In consideration of the first criterion, the City of Beacon has identified as a major issue the compatibility of the project with surrounding land uses. In addition, several other land use related issues have been raised including: the potential for localized traffic impacts from delivery of the wastes; concerns about emergency access; and the potential for impact to a proposed historic district. The City has also identified the capacities of the existing water supply system and sewage treatment plant as issues of concern. The potential impact of the facility's operation on air quality is acknowledged by the City of Beacon as being a regional concern. The Region 3 office of the DEC noted that because a regional market is being served by the proposed facility the impacts from waste transportation will be of greater than local concern.
Medical wastes to be incinerated at the proposed facility will be collected from a 13 county service area. These wastes are presently incinerated at several different locations. This proposed facility could potentially result in the closure of some of these facilities with a beneficial impact on regional air quality. The potential affect this proposed facility will have on other existing facilities and the impacts from transporting these wastes are clearly of regional concern. The fact that the facility will be operated in an existing building at an established industrial site near major non-local transportation routes must also be considered.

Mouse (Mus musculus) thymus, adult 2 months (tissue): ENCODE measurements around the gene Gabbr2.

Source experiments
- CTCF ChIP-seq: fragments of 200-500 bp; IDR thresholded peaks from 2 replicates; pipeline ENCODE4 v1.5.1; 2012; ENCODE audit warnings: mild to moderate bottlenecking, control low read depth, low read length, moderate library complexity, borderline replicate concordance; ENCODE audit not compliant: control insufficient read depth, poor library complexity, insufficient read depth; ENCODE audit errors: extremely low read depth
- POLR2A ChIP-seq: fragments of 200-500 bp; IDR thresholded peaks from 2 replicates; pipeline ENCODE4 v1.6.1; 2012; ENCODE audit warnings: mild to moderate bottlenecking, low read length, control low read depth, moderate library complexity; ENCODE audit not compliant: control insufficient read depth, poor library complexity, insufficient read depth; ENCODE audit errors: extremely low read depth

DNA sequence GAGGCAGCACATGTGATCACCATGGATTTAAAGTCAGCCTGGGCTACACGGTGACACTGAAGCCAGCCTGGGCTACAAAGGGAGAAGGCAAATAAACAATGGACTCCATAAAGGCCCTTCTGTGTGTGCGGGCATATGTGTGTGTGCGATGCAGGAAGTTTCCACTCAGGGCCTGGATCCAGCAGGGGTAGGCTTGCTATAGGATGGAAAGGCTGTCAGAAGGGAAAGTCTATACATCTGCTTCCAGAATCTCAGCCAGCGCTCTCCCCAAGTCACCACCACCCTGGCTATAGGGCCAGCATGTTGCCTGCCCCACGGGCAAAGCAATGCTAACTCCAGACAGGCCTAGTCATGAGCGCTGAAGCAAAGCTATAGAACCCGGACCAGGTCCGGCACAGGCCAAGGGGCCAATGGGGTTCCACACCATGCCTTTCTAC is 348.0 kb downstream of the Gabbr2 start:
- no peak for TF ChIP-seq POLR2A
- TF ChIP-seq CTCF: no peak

Regarding the second criterion, the project as proposed will require several DEC permits. The transportation of the wastes will be regulated under 6NYCRR 364. Permits to construct and operate the facility will be issued under 6NYCRRR 201 and 360. The City of Beacon must give site plan approval for the facility. Under site plan the City Planning Board must consider: the compatibility of the proposed use with the surrounding area; the availability of adequate sewer and water; and the adequacy of traffic access. However, the extent of state approvals through DEC is much greater and clearly will require much more extensive investigation using DEC staff expertise in order to set appropriate conditions with respect to air emissions and transport of medical wastes. In addition, the degree of discretion by the City with respect to the compatibility of the proposed facility with the surrounding land uses appears to be greatly limited because of the fact that the facility will be located within an existing structure at a site that is currently zoned for heavy industry.